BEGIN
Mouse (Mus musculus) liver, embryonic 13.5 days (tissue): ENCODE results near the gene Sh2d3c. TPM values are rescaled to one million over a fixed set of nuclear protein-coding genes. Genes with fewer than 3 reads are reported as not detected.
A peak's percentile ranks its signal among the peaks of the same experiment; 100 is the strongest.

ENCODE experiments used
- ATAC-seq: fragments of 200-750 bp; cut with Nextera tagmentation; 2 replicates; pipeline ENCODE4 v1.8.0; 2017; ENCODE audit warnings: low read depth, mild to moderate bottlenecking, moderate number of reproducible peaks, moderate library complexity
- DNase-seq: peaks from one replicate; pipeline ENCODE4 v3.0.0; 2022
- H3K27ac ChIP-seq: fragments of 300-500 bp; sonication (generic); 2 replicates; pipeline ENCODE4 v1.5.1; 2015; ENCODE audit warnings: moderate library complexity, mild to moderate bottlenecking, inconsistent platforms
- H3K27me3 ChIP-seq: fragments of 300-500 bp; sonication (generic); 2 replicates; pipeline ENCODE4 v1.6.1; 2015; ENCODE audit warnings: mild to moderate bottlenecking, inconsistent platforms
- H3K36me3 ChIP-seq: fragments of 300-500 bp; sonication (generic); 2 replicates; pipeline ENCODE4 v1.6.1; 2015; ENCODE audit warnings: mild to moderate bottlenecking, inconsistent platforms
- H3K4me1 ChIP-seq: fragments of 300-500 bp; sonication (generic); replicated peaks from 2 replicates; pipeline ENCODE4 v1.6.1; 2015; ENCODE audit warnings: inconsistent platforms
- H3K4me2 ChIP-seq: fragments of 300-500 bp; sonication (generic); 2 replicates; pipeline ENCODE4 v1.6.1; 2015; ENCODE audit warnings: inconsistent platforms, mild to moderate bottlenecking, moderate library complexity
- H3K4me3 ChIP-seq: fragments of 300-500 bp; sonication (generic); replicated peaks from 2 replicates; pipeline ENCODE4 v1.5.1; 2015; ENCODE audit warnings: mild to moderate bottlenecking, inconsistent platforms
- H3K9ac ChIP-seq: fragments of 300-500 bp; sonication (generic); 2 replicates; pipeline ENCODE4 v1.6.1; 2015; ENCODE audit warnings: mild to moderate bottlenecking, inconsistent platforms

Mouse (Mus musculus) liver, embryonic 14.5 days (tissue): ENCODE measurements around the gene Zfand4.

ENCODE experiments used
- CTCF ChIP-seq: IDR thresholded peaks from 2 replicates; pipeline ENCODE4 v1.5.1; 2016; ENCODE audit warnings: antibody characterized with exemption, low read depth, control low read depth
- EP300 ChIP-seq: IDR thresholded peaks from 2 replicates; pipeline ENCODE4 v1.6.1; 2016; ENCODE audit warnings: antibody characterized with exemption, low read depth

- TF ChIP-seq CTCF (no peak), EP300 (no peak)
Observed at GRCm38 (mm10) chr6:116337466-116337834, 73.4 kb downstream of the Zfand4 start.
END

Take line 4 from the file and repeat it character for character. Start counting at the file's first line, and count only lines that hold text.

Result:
- ATAC-seq: fragments of 200-750 bp; cut with Nextera tagmentation; 2 replicates; pipeline ENCODE4 v1.8.0; 2017; ENCODE audit warnings: low read depth, mild to moderate bottlenecking, moderate number of reproducible peaks, moderate library complexity